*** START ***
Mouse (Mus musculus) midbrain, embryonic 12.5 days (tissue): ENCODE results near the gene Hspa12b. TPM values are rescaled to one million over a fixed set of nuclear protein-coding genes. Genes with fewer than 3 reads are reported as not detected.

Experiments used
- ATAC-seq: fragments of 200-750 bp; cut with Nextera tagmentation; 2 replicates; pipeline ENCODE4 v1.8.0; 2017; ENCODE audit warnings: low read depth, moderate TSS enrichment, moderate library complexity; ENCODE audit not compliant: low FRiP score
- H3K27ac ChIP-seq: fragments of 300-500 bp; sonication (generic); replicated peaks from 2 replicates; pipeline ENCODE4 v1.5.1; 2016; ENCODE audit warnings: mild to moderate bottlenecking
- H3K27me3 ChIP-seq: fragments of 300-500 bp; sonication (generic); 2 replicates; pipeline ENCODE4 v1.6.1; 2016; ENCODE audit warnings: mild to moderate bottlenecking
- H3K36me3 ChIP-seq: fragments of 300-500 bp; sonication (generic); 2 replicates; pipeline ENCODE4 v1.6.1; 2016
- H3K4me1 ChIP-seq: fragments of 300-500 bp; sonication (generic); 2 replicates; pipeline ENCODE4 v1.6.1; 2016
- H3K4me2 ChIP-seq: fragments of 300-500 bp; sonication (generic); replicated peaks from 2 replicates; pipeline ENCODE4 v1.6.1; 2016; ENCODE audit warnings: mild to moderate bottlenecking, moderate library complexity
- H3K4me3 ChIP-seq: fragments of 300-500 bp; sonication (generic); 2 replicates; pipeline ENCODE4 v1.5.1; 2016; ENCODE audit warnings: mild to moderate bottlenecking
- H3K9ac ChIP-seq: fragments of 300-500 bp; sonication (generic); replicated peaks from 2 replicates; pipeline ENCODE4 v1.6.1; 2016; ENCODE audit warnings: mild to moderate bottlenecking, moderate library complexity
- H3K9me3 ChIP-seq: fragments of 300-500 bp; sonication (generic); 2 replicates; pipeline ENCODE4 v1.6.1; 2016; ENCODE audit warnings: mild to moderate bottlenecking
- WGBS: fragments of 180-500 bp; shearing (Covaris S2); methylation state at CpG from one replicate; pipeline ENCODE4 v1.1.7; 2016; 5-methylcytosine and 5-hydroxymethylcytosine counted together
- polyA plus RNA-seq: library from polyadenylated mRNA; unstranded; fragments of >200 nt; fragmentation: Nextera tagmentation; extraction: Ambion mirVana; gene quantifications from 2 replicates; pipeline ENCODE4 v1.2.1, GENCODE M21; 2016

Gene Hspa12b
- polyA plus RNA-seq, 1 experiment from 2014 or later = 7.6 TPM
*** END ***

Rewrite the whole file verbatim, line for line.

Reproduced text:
Mouse (Mus musculus) midbrain, embryonic 12.5 days (tissue): ENCODE results near the gene Hspa12b. TPM values are rescaled to one million over a fixed set of nuclear protein-coding genes. Genes with fewer than 3 reads are reported as not detected.

Experiments used
- ATAC-seq: fragments of 200-750 bp; cut with Nextera tagmentation; 2 replicates; pipeline ENCODE4 v1.8.0; 2017; ENCODE audit warnings: low read depth, moderate TSS enrichment, moderate library complexity; ENCODE audit not compliant: low FRiP score
- H3K27ac ChIP-seq: fragments of 300-500 bp; sonication (generic); replicated peaks from 2 replicates; pipeline ENCODE4 v1.5.1; 2016; ENCODE audit warnings: mild to moderate bottlenecking
- H3K27me3 ChIP-seq: fragments of 300-500 bp; sonication (generic); 2 replicates; pipeline ENCODE4 v1.6.1; 2016; ENCODE audit warnings: mild to moderate bottlenecking
- H3K36me3 ChIP-seq: fragments of 300-500 bp; sonication (generic); 2 replicates; pipeline ENCODE4 v1.6.1; 2016
- H3K4me1 ChIP-seq: fragments of 300-500 bp; sonication (generic); 2 replicates; pipeline ENCODE4 v1.6.1; 2016
- H3K4me2 ChIP-seq: fragments of 300-500 bp; sonication (generic); replicated peaks from 2 replicates; pipeline ENCODE4 v1.6.1; 2016; ENCODE audit warnings: mild to moderate bottlenecking, moderate library complexity
- H3K4me3 ChIP-seq: fragments of 300-500 bp; sonication (generic); 2 replicates; pipeline ENCODE4 v1.5.1; 2016; ENCODE audit warnings: mild to moderate bottlenecking
- H3K9ac ChIP-seq: fragments of 300-500 bp; sonication (generic); replicated peaks from 2 replicates; pipeline ENCODE4 v1.6.1; 2016; ENCODE audit warnings: mild to moderate bottlenecking, moderate library complexity
- H3K9me3 ChIP-seq: fragments of 300-500 bp; sonication (generic); 2 replicates; pipeline ENCODE4 v1.6.1; 2016; ENCODE audit warnings: mild to moderate bottlenecking
- WGBS: fragments of 180-500 bp; shearing (Covaris S2); methylation state at CpG from one replicate; pipeline ENCODE4 v1.1.7; 2016; 5-methylcytosine and 5-hydroxymethylcytosine counted together
- polyA plus RNA-seq: library from polyadenylated mRNA; unstranded; fragments of >200 nt; fragmentation: Nextera tagmentation; extraction: Ambion mirVana; gene quantifications from 2 replicates; pipeline ENCODE4 v1.2.1, GENCODE M21; 2016

Gene Hspa12b
- polyA plus RNA-seq, 1 experiment from 2014 or later = 7.6 TPM